What first brought Gregg to the old section, on a promontory overlooking busy Main Street on one side and the serene Vine Lake on the other, was an interest in his own family history.
“My passion for researching my family history, my Medfield connections, propelled me to explore the cemetery,” he said.
It was the condition of the grounds that inspired him to create the trust.
“The deplorable condition of the memorials in the older section — broken, toppled over, fallen over decades ago and covered with turf,” he said in describing the neglect that tugged at his heart.
He wasn’t the only one who noticed.
Mark Fisher, 58, in his third term as a Medfield selectman, still remembers how the cemetery looked before Gregg organized the trust and the volunteer work crews of which Fisher has been a part.
“The Department of Public Works kept the grass cut and did the best they could. But there wasn’t the expertise, the time, and the knowledge,” said Fisher, a relative of one of the town’s founding families.
The town’s DPW still mows the cemetery’s grass, tidies the grounds, and keeps an eye out for vandalism. But it’s the trust and its volunteers that are the stewards of the oldest graves.
“You get a sense of community,” said volunteer Susan Harlow, a psychotherapist, descendant of Mayflower immigrants, and member of the trust’s board of directors.
“It helps to have a personal connection,” said Gregg, who has counted 1,171 relatives buried in the old section, and for 41 years has lived in the 1845 Jacob Cushman House on South Street, its second, third, and fourth owners also related to him.
It’s different for residents who didn’t grow up in New England. Vine Lake Preservation Trust volunteer Randy Karg, a Midwesterner who moved to Medfield in 1997, said where he comes from, an “old” cemetery dates to the early 19th century.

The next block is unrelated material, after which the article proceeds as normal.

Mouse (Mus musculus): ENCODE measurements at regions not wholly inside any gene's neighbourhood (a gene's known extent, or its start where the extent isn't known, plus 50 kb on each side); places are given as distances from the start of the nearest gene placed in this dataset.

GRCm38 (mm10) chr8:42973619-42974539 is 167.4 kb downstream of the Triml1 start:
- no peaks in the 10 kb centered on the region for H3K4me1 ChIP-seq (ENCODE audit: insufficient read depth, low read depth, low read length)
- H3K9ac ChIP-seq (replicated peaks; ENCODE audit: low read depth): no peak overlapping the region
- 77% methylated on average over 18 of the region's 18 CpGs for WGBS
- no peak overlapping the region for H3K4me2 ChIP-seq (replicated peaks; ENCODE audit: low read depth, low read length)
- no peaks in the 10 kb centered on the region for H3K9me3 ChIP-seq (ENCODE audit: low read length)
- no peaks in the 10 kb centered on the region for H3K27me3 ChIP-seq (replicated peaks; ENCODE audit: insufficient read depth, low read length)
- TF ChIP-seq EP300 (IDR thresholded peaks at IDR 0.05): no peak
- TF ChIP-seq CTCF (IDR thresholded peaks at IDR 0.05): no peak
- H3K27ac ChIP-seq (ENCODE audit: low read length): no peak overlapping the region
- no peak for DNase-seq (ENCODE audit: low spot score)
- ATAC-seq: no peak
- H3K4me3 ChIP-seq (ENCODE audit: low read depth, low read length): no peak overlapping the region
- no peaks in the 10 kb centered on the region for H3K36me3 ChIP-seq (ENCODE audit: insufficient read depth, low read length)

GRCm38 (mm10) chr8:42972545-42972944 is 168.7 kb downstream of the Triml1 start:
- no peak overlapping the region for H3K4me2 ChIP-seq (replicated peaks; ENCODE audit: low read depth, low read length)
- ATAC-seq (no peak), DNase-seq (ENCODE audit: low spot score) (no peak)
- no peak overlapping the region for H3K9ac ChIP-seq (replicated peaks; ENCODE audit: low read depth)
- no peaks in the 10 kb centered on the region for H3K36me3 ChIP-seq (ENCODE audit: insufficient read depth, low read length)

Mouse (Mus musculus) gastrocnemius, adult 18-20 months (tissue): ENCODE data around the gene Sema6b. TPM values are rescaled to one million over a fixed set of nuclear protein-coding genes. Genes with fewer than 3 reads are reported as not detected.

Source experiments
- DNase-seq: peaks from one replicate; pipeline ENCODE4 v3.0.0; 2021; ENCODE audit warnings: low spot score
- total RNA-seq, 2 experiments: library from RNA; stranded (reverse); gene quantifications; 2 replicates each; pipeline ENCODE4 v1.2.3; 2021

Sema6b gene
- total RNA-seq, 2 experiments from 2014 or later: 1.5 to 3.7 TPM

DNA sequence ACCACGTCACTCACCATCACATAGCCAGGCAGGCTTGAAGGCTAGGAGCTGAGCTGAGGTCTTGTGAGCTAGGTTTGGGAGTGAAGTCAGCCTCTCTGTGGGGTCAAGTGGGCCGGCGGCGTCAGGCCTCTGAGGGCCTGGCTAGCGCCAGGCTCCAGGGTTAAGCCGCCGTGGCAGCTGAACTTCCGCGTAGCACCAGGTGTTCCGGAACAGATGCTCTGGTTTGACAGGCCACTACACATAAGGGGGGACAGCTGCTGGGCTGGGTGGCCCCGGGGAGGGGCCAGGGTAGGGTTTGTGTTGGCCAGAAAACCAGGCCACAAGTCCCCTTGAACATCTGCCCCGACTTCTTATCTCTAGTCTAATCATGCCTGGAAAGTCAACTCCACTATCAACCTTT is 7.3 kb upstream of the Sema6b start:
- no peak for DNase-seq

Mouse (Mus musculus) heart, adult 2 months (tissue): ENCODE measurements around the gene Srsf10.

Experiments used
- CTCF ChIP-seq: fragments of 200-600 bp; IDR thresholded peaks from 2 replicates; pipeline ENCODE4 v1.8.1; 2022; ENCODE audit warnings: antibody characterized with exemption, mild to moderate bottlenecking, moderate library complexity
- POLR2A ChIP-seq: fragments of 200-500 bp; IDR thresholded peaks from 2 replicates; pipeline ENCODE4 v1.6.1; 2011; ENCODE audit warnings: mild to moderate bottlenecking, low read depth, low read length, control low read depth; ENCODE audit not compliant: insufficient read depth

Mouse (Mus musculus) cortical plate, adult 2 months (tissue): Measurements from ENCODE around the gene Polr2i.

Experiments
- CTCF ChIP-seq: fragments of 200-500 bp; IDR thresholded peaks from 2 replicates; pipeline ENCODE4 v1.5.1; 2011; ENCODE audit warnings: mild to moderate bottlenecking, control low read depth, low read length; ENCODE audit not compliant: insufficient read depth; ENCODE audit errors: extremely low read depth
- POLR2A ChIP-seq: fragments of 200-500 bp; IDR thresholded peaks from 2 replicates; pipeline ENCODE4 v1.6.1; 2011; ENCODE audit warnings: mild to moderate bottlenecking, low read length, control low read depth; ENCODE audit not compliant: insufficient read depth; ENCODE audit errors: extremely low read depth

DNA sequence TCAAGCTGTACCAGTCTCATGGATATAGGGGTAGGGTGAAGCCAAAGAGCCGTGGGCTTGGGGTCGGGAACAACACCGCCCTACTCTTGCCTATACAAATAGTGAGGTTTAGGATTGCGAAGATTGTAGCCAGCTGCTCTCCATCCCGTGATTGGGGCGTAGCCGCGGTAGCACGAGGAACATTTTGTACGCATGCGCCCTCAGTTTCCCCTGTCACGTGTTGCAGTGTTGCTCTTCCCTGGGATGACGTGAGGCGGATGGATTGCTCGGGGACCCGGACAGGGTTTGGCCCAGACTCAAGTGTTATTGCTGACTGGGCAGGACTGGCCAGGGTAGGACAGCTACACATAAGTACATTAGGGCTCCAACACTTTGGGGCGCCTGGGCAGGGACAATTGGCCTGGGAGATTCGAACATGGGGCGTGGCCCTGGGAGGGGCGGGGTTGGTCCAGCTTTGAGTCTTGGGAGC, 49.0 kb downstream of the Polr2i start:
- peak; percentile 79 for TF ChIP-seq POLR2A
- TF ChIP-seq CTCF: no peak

“This is a very old site, especially when compared with similar facilities in the Great Lakes and northern Plains region,” Karg wrote in an e-mail. “While there was exploration and trading in the Great Lakes area during the 17th century, these early (mostly French) explorers left no physical evidence of their presence in the area.”
For Gregg, the old section of the town’s cemetery is both conduit and anchor.
“The memorials are the only tangible connection we have to people who used to live here in Medfield,” he said in his kitchen on a rainy Monday.
Later that day, in an e-mail, he cited the homemade markers he likes to visit. He described a crudely carved fieldstone, a trapezoid, engraved with the name “Lydia Lovell,” and on the top, “1661,” visible only if sunlight hits the surface at the right angle.
“How ingenious and practical,” he wrote, considering how, in later years, families chose more elaborate and expensive memorials to honor loved ones. “Another example of industrious settlers who chose an emerging art form to express memory.”
Two days later, bundled up in his L.L. Bean jacket and balaclava, Gregg traced the top of Lydia’s stone with a gloved hand, searching vainly for the invisible date. Overhead, the sky stretched like a frozen shroud.
For more information about the Vine Lake Cemetery, visit www.vinelakepreservation- trust.org. The “What We Do” section provides a link to “Quiet Voices,” the nonprofit group’s monthly newsletter. Hattie Bernstein can be reached at email@example.com.